In the wake of the U.S. Supreme Court’s decision in AT&T Mobility LLC v. Concepcion1, the California Fourth District Court of Appeal recently held, in Caron v. Mercedes-Benz Financial Services USA LLC, et al. (“Caron”), that a contract containing an arbitration provision and a waiver of the right to arbitrate any issues as a class action is enforceable, despite the Consumers Legal Remedies Act’s (“CLRA”) prohibition against such class action waivers.
This ruling enhances a company’s ability to include enforceable arbitration provisions in its standard contracts and to avoid a court forum in favor of a private arbitration. Based on this decision, businesses covered by the Fourth District Court of Appeal’s jurisdiction can be more confident that their arbitration clauses, including any waiver of rights to bring a class action, will be enforceable.
In Caron, plaintiff Caron filed a complaint against the company where she purchased her automobile alleging various class and individual claims under the CLRA, the Automobile Sales Finance Act, and unfair competition law. She also alleged additional individual claims for false advertising, intentional and negligent misrepresentation, Vehicle Code violations, and Song-Beverly Consumer Warranty Act violations. Defendants petitioned to compel Caron to arbitrate her individual claims and stay the action pursuant to the arbitration provision in the sales contract. Caron primarily argued in her opposition that the class action waiver in the arbitration provision rendered the entire provision unenforceable because, under Fisher v. DCH Temecula Imports, LLC2 , the arbitration provision meant that she waived her statutory right to bring a class action under the CLRA3. Defendants argued in their reply that the Federal Arbitration Act (“FAA”) preempted Fisher therefore prohibiting the trial court from invalidating the arbitration provision’s class action waiver.
On appeal, the Court of Appeal largely followed the position taken in AT&T Mobility where the U.S. Supreme Court held that a state could not prohibit class action waivers. The Court of Appeal, relying on numerous governing principles regarding FAA preemption, held that the FAA preempts the CLRA’s prohibition against class action waivers. First, the FAA was designed to overrule the judiciary’s longstanding refusal to enforce agreements to arbitrate. Second, in enacting the FAA, Congress declared a national policy favoring arbitration and withdrew the power of the states to require a judicial forum to resolve claims where the contracting parties chose to instead resolve disputes through arbitration. Third, although the FAA contains no express pre-emptive provision, state law may be pre-empted to the extent that it actually conflicts with federal law. Fourth, citing AT&T Mobility LLC v. Concepcion, the principle purpose of the FAA is to ensure that arbitration agreements are enforced. Fifth, the FAA’s displacement of conflicting state law is well-established. Sixth, the FAA preempts state statutes that expressly invalidate arbitration agreements. Finally, the FAA preempts state statutes that do not expressly invalidate arbitration agreements but have been judicially interpreted to do so.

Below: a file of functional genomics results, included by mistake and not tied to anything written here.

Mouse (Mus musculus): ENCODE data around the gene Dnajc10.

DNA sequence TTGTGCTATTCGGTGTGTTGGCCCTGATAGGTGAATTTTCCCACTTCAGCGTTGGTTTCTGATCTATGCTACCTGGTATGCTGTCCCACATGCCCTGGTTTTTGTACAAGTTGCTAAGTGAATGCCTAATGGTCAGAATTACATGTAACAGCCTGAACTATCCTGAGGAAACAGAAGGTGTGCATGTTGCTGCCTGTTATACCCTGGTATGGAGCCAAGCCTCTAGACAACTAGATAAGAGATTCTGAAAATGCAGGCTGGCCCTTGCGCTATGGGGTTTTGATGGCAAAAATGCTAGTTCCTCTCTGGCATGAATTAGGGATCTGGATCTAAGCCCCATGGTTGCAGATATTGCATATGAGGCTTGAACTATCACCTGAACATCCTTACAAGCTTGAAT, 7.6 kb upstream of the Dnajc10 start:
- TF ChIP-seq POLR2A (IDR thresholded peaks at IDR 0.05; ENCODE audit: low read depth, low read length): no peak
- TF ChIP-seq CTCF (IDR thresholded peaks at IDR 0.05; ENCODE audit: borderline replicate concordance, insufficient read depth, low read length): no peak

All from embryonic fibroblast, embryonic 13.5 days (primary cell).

Thus, the Caron court reversed the lower court’s order and held that the FAA preempts the CLRA and Caron’s waiver of her right to arbitrate any dispute as a class action is enforceable.
Businesses have long relied on arbitration clauses in agreements to help keep contractual disputes out of the court system and out of the public eye, preferring to resolve matters in the less costly and more efficient arbitration forum. Business can continue to protect themselves through arbitration agreements and from class actions in this manner as well. Based on the Caron decision, businesses covered by the Fourth District Court of Appeal’s jurisdiction can be more confident that their arbitration clauses containing waivers of rights to participate in a class action will be enforceable.
1(2011) 131 S. Ct. 1740, 1748.
2(2010) 187 Cal.App.4th 601.
3Plaintiff also asserted two other arguments that Defendants failed to properly authenticate the contracts and that the arbitration provision was unconscionable. The Court of Appeal quickly addressed the authentication issue finding that the contract had been authenticated. The Court of Appeal remanded the second issue of unconscionability back to the lower court since that court had not addressed that issue because it found the issue moot when it rendered the arbitration provision unenforceable.